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Update: We Found a “Staggering” 281 Lobbyists Who’ve Worked in the Trump Administration

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ProPublica is a nonprofit newsroom that investigates abuses of power. Sign up for ProPublica’s Big Story newsletter to receive stories like this one in your inbox as soon as they are published.

At the halfway mark of President Donald Trump’s first term, his administration has hired a lobbyist for every 14 political appointments made, welcoming a total of 281 lobbyists on board, a ProPublica and Columbia Journalism Investigations analysis shows.

With a combination of weakened rules and loose enforcement easing the transition to government and back to K Street, Trump’s swamp is anything but drained. The number of lobbyists who have served in government jobs is four times more than the Obama administration had six years into office. And former lobbyists serving Trump are often involved in regulating the industries they worked for.

Even government watchdogs who’ve long monitored the revolving door say that its current scale is a major shift from previous administrations. It’s a “staggering figure,” according to Virginia Canter, ethics chief counsel for the D.C.-based legal nonprofit Citizens for Responsibility and Ethics in Washington. “It suggests that lobbyists see themselves as more effective in furthering their clients’ special interests from inside the government rather than from outside.”

We tracked the lobbyists as part of an update to Trump Town, our database of political appointees. We’ve added the names of 639 new staffers with the administration and the financial disclosures of 351 political appointees who have filled different positions over the past year, and we tracked the careers of 338 who departed government during the same period.

The full extent of the lobbying industry’s influence is hard to measure because federal agencies decline to share details of recusals granted to officials who disclose potential conflicts with their new government roles.

Consider Colin Roskey. Days after leaving a two-decade career as what one former employer called the “smartest” health care lobbyist, he joined the Department of Health and Human Services in January. As deputy secretary for legislation for mandatory health, he headed the portfolio that he tried to influence for most of his career.

HHS declined to reveal any recusals he signed while appointed. A spokesman said that “all employees are expected to abide by the ethics rules.”

Just days before joining HHS, Roskey listed among his clients major dialysis providers that receive federal payments through Medicare, including Fresenius Medical Care — an industry juggernaut, with more than 330,000 patients in thousands of dialysis clinics in the U.S. A third of the company’s billion-dollar revenue comes from Medicare. A recent revamp in the dialysis industry ordered by Trump, expected to shift millions of dollars from dialysis centers to cheaper home-based options, put Roskey’s office at the heart of regulating how much profit or loss some of his former clients will see in coming years. Roskey said in an interview that he recused himself from this matter.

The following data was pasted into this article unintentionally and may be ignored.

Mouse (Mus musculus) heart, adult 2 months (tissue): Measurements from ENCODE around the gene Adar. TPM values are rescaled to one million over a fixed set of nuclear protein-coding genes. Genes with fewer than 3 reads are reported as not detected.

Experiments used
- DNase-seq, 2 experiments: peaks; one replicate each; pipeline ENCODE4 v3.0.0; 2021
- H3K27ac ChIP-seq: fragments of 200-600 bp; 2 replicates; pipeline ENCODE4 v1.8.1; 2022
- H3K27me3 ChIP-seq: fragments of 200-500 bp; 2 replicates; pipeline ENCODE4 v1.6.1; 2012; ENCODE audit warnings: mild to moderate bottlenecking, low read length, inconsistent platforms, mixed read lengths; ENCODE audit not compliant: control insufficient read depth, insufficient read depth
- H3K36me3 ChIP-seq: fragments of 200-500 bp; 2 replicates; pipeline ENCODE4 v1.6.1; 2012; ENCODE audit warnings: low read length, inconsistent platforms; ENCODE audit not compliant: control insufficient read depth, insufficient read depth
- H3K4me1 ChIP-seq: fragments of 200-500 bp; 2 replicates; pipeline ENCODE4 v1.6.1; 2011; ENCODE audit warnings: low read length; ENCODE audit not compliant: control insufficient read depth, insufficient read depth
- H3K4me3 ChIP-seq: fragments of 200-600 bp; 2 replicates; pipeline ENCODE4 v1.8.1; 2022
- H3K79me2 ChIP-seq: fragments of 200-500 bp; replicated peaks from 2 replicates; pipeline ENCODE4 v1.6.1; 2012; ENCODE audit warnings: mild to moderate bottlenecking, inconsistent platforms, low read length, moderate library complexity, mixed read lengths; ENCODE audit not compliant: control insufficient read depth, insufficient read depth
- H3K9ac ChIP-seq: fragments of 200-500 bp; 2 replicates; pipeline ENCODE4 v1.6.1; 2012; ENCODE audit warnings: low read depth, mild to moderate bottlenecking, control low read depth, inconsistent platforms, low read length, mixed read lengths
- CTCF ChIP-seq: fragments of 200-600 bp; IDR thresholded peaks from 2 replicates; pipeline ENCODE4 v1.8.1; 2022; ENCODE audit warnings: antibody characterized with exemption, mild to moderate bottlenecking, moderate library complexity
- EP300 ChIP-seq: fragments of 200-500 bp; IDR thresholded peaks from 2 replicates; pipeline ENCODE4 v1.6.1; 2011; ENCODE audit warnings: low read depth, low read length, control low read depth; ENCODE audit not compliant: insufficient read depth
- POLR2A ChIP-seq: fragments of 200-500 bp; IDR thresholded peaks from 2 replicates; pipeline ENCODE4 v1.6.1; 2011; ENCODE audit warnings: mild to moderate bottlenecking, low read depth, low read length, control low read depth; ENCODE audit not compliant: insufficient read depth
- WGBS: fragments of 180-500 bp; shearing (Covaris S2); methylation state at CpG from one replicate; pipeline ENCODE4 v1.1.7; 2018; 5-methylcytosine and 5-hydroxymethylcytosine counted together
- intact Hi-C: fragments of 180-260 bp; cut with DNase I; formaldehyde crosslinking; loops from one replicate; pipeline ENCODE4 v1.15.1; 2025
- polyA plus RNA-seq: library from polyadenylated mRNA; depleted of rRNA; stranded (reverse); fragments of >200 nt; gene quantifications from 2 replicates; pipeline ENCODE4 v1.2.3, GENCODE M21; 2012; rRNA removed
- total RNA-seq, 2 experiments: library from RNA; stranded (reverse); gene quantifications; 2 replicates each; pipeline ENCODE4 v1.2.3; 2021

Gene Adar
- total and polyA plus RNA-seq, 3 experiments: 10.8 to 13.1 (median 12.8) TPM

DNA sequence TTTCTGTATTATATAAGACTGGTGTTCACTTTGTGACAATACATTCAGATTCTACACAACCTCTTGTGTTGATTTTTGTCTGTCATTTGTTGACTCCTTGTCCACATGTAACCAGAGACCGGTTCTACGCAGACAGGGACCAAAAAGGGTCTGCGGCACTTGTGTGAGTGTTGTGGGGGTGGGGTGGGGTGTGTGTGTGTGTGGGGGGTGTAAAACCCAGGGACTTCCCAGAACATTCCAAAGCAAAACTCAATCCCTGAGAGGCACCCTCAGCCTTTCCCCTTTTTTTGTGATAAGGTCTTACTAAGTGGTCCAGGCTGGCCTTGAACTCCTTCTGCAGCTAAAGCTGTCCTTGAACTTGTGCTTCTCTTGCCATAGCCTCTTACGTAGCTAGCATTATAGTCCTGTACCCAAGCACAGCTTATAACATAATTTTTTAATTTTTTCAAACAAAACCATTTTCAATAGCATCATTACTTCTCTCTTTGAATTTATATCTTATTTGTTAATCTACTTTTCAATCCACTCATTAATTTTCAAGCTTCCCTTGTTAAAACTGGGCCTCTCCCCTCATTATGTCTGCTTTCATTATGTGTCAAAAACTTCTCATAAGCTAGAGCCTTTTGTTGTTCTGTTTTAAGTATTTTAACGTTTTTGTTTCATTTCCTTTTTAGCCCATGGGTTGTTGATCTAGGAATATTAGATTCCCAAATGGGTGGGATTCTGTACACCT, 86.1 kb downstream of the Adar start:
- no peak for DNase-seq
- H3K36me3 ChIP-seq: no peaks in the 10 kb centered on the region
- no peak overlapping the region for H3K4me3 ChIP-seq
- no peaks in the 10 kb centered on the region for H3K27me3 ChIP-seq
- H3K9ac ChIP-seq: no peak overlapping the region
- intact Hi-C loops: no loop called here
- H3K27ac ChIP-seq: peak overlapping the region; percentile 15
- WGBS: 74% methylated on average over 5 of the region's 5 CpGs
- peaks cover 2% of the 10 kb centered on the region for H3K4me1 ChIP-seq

Public records show that Roskey lobbied for at least 27 clients between January 2017 and December 2018 on an array of issues other than dialysis involving public health care programs, from prescription drugs to palliative care.

In early October, Roskey stepped out of government and went straight back to work for his old lobbying firm, Lincoln Policy Group, which specializes in health care policy. “Spending time at HHS will make [Roskey] even more valuable to our team — and we are so excited to have him back,” the lobbying firm announced in a statement.

Roskey said he had no knowledge of how the new kidney care regulations will be implemented.

After his monthslong stint with the Health Department, Roskey said he plans to lobby the legislative branch, which is not prohibited by the current ethics rules. “While working with the government I gained knowledge and background, intellectually and professionally, and I intend to unapologetically utilize those skills for my employer and clients,” he said.

The senior-level appointment of a key lobbyist raises concerns for ethics experts like Canter. “There’s no way [he would’ve been hired under Obama] because Trump dropped a key provision of the Obama ethics pledge,” she said.

Indeed, an Obama-era ethics pledge clause absent in Trump’s prevented registered lobbyists from seeking or accepting employment with any executive agency that they lobbied the two years prior.

Federal laws forbid government employees who have served as registered lobbyists in the two years prior to their appointment from handling the particular matters or the specific issue areas that they used to lobby. Similarly, after leaving the government, all appointees-turned-lobbyists are barred from seeking to influence their former agencies and engaging in behind-the-scenes work with other senior officials across the administration.

The revolving door, of course, has been spinning since well before the Trump administration. In 2009, after President Barack Obama took office, ProPublica built a smaller version of Trump Town. During his administration, government watchdog groups also decried the conflicts of interest brought by some political appointees, and The Washington Post tallied 65 lobbyists among Obama’s ranks in five years.

One Obama-era alum, for instance, has gone on to lobby for the nation’s largest pharmaceutical industry trade group, according to public records. Bridgett Taylor, who occupied Roskey’s position until Trump took office, left the government to lobby Congress and federal agencies on matters related to those she oversaw at HHS. Taylor declined to comment. A spokesperson for the Pharmaceutical Research and Manufacturers of America, Taylor’s employer, said that although Taylor was listed as a lobbyist and HHS as a contacted agency, “that does not mean that she lobbied them,” but that her colleagues did.